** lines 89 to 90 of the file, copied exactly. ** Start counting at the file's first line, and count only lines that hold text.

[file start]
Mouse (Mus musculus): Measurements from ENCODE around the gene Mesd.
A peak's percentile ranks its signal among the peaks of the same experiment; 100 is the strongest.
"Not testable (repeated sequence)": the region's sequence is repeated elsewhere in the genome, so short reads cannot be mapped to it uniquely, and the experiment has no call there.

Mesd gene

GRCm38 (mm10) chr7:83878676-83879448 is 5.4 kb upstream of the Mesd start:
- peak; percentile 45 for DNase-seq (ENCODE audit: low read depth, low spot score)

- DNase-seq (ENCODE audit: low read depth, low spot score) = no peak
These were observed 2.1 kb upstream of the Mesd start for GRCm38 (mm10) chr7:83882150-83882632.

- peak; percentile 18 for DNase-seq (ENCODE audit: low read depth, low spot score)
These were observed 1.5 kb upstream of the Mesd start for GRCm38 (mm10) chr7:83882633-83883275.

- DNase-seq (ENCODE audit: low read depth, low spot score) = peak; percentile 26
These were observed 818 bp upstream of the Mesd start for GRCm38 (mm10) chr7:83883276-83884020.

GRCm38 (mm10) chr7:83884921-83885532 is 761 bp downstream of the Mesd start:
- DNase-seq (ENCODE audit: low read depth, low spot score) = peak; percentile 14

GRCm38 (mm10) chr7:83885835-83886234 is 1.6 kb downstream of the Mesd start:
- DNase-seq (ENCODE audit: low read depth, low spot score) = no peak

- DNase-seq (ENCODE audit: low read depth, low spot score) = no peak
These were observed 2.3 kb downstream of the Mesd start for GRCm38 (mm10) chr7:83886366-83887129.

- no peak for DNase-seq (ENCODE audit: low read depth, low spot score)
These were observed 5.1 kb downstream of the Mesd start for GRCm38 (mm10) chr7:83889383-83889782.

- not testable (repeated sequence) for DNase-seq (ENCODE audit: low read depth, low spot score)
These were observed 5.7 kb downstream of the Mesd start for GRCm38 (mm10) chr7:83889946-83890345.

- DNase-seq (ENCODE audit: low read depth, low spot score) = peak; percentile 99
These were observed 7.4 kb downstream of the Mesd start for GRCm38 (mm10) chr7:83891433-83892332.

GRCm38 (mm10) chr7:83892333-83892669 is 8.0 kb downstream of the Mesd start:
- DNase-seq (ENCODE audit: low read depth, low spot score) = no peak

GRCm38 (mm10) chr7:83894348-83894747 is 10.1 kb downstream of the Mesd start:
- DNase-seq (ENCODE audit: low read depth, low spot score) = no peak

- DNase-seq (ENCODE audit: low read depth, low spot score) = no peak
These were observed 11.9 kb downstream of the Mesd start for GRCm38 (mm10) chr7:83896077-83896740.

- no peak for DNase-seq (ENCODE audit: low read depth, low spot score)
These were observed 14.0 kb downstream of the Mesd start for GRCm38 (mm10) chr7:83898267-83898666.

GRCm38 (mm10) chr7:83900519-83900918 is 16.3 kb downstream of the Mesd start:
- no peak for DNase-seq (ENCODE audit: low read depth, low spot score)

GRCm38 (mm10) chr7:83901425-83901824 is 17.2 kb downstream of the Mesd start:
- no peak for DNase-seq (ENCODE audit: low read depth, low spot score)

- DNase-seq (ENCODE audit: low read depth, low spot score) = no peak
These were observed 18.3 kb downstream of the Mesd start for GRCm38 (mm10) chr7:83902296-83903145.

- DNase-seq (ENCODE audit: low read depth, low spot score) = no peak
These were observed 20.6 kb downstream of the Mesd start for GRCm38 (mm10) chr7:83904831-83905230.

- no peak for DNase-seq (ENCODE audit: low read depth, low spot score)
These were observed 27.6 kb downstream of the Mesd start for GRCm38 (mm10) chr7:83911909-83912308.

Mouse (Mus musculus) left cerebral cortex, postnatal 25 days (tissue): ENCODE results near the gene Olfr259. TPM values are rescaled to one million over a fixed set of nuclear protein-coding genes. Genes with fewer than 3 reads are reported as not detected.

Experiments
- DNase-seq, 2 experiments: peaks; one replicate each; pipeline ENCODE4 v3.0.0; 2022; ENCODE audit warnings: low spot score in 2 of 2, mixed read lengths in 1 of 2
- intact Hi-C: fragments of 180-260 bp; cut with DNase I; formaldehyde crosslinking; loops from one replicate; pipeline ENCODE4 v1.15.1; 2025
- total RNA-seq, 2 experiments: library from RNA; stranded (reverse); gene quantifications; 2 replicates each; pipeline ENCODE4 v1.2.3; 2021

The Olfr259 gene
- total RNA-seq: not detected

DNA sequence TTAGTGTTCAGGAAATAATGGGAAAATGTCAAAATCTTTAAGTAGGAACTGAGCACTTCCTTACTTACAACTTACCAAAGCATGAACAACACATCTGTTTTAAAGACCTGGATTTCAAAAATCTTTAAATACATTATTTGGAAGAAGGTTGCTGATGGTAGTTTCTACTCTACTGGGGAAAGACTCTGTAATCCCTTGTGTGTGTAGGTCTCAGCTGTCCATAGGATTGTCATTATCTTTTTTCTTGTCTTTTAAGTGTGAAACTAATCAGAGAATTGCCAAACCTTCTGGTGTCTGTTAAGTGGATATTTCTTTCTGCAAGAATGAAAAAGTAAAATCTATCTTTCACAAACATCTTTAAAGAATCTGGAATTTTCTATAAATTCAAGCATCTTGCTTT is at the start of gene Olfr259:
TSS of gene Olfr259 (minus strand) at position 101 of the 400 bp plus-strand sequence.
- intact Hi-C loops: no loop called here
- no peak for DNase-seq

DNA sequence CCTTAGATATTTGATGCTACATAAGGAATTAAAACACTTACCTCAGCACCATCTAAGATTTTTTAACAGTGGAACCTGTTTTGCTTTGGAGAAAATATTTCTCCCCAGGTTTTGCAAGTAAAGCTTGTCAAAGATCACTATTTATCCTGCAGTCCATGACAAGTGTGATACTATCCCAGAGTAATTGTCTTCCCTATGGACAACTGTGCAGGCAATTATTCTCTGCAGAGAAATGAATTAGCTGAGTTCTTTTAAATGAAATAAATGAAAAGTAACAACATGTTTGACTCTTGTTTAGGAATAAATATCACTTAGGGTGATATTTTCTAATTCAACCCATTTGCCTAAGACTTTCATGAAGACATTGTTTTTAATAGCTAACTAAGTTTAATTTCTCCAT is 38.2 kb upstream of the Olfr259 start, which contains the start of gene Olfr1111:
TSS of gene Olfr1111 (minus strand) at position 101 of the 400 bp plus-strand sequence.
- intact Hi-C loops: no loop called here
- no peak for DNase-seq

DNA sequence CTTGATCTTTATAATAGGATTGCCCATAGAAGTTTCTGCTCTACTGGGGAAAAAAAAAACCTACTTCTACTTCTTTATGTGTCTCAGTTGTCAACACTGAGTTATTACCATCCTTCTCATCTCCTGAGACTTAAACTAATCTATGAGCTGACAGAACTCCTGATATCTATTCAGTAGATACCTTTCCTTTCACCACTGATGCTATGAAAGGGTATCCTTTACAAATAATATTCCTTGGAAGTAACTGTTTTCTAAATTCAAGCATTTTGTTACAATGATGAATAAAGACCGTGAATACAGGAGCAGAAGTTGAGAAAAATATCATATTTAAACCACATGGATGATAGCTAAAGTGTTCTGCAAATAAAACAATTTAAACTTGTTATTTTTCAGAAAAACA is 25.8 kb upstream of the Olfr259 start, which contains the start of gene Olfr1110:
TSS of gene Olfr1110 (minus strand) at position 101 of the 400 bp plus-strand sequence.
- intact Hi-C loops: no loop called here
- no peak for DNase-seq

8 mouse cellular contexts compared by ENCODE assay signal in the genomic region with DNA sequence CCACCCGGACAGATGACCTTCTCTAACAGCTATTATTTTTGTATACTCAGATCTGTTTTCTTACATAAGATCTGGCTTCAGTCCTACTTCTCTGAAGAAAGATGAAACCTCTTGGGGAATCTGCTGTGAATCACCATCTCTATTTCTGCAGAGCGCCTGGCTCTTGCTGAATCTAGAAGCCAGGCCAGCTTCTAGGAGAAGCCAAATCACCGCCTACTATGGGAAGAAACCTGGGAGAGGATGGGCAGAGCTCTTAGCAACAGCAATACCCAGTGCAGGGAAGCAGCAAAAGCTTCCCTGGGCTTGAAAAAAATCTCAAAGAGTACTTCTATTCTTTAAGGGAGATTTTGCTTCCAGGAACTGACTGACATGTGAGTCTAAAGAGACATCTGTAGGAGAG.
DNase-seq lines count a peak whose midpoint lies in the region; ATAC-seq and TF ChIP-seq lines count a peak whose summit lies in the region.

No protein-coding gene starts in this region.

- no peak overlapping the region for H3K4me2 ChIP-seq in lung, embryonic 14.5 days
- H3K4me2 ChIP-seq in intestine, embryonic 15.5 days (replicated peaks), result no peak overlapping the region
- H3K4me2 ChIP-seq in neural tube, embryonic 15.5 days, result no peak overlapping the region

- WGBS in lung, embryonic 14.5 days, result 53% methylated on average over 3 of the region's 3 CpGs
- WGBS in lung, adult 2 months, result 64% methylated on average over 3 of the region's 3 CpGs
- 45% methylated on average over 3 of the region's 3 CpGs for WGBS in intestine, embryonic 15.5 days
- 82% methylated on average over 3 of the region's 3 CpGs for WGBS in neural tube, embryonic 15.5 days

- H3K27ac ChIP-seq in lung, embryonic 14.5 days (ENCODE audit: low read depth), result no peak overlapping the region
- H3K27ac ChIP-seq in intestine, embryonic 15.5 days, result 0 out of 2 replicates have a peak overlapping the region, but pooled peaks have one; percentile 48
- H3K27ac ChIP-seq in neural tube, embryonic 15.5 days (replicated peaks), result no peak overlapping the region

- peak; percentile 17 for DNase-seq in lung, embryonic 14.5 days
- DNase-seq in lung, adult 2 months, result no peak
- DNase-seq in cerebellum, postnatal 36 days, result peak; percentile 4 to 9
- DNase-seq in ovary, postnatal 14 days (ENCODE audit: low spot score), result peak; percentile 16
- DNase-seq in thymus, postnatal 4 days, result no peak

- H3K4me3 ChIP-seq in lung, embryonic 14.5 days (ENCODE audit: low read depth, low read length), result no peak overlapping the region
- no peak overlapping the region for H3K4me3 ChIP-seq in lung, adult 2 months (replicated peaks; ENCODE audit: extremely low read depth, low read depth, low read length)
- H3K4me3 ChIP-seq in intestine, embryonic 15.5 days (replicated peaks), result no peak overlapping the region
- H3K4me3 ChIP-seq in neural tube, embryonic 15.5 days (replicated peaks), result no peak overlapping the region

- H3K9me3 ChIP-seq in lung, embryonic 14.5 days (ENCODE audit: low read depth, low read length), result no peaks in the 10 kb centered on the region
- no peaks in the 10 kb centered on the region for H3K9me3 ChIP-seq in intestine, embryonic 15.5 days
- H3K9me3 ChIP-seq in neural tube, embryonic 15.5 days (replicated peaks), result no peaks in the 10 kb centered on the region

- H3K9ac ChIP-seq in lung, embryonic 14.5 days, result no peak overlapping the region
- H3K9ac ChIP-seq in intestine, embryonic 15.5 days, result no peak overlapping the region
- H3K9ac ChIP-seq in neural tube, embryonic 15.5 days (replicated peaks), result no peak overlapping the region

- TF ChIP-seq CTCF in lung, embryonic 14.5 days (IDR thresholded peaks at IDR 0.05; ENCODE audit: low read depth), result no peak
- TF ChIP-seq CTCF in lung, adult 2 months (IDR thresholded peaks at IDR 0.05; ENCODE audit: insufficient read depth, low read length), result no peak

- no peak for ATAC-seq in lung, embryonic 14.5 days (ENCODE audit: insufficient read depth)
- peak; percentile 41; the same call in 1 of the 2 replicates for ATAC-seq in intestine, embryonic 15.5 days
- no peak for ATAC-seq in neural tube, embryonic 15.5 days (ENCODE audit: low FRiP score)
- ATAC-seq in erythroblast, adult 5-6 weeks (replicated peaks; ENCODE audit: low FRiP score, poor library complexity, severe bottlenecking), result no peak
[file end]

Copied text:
- H3K9ac ChIP-seq in neural tube, embryonic 15.5 days (replicated peaks), result no peak overlapping the region

- TF ChIP-seq CTCF in lung, embryonic 14.5 days (IDR thresholded peaks at IDR 0.05; ENCODE audit: low read depth), result no peak